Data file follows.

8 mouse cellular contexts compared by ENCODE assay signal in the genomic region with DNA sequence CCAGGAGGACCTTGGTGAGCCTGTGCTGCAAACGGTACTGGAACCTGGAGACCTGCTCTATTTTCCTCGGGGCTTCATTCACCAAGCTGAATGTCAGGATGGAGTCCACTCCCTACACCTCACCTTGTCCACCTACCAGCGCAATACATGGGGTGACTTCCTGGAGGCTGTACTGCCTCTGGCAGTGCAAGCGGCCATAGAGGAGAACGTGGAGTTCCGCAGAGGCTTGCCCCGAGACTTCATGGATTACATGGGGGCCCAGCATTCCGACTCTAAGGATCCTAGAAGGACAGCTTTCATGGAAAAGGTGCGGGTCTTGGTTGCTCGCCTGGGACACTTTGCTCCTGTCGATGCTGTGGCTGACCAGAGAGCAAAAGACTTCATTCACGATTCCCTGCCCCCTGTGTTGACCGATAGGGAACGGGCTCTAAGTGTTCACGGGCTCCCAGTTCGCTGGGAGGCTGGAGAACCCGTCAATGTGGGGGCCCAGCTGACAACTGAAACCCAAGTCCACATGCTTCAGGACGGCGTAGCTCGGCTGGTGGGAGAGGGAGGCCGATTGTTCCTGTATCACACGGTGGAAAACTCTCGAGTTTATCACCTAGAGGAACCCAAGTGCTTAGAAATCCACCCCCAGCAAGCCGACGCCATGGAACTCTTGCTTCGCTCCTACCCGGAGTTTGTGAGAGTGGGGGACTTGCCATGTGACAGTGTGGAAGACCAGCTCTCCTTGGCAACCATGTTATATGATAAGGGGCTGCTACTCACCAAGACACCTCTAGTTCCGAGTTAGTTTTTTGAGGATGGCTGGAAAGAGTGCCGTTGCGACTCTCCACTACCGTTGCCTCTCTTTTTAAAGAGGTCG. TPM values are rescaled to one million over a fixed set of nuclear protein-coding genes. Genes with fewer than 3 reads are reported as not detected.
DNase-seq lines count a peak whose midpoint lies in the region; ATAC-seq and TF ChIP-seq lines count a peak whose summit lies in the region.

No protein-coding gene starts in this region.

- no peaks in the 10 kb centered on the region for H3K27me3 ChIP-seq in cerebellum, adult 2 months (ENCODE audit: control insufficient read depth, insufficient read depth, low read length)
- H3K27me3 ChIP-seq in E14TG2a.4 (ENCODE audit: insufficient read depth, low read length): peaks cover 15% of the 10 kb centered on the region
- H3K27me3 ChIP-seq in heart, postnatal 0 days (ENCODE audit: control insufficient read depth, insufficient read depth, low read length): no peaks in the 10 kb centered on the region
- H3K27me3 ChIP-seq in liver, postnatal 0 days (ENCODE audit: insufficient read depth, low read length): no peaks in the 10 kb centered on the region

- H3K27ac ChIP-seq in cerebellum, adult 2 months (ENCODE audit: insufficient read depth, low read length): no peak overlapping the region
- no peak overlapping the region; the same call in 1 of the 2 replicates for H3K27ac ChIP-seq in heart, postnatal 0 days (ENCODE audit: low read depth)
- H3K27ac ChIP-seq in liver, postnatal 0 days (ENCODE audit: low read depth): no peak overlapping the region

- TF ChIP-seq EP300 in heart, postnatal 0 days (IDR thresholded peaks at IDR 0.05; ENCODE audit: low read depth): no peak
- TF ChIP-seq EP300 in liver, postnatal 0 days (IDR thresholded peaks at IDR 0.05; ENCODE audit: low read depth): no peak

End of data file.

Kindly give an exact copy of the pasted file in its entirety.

8 mouse cellular contexts compared by ENCODE assay signal in the genomic region with DNA sequence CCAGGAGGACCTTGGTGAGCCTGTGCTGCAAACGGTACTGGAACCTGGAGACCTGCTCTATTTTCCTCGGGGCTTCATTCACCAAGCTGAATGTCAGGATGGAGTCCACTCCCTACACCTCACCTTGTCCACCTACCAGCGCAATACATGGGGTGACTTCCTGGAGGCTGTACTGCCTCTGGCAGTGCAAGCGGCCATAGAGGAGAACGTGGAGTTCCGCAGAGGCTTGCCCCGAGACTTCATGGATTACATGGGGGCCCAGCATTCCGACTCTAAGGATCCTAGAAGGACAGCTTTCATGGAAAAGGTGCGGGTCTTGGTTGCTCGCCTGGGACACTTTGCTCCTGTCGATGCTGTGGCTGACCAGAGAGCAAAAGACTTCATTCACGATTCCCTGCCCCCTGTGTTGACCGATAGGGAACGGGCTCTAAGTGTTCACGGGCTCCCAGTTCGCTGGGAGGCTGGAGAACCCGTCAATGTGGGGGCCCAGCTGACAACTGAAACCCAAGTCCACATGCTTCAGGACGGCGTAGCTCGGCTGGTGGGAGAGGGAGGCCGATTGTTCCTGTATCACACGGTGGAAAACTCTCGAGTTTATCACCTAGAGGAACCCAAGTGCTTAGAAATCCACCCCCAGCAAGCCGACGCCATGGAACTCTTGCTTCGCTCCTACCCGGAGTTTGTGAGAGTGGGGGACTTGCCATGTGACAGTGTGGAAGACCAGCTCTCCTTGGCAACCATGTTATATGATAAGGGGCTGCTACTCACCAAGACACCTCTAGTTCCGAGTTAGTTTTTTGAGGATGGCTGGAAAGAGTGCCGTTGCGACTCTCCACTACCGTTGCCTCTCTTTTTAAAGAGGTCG. TPM values are rescaled to one million over a fixed set of nuclear protein-coding genes. Genes with fewer than 3 reads are reported as not detected.
DNase-seq lines count a peak whose midpoint lies in the region; ATAC-seq and TF ChIP-seq lines count a peak whose summit lies in the region.

No protein-coding gene starts in this region.

- no peaks in the 10 kb centered on the region for H3K27me3 ChIP-seq in cerebellum, adult 2 months (ENCODE audit: control insufficient read depth, insufficient read depth, low read length)
- H3K27me3 ChIP-seq in E14TG2a.4 (ENCODE audit: insufficient read depth, low read length): peaks cover 15% of the 10 kb centered on the region
- H3K27me3 ChIP-seq in heart, postnatal 0 days (ENCODE audit: control insufficient read depth, insufficient read depth, low read length): no peaks in the 10 kb centered on the region
- H3K27me3 ChIP-seq in liver, postnatal 0 days (ENCODE audit: insufficient read depth, low read length): no peaks in the 10 kb centered on the region

- H3K27ac ChIP-seq in cerebellum, adult 2 months (ENCODE audit: insufficient read depth, low read length): no peak overlapping the region
- no peak overlapping the region; the same call in 1 of the 2 replicates for H3K27ac ChIP-seq in heart, postnatal 0 days (ENCODE audit: low read depth)
- H3K27ac ChIP-seq in liver, postnatal 0 days (ENCODE audit: low read depth): no peak overlapping the region

- TF ChIP-seq EP300 in heart, postnatal 0 days (IDR thresholded peaks at IDR 0.05; ENCODE audit: low read depth): no peak
- TF ChIP-seq EP300 in liver, postnatal 0 days (IDR thresholded peaks at IDR 0.05; ENCODE audit: low read depth): no peak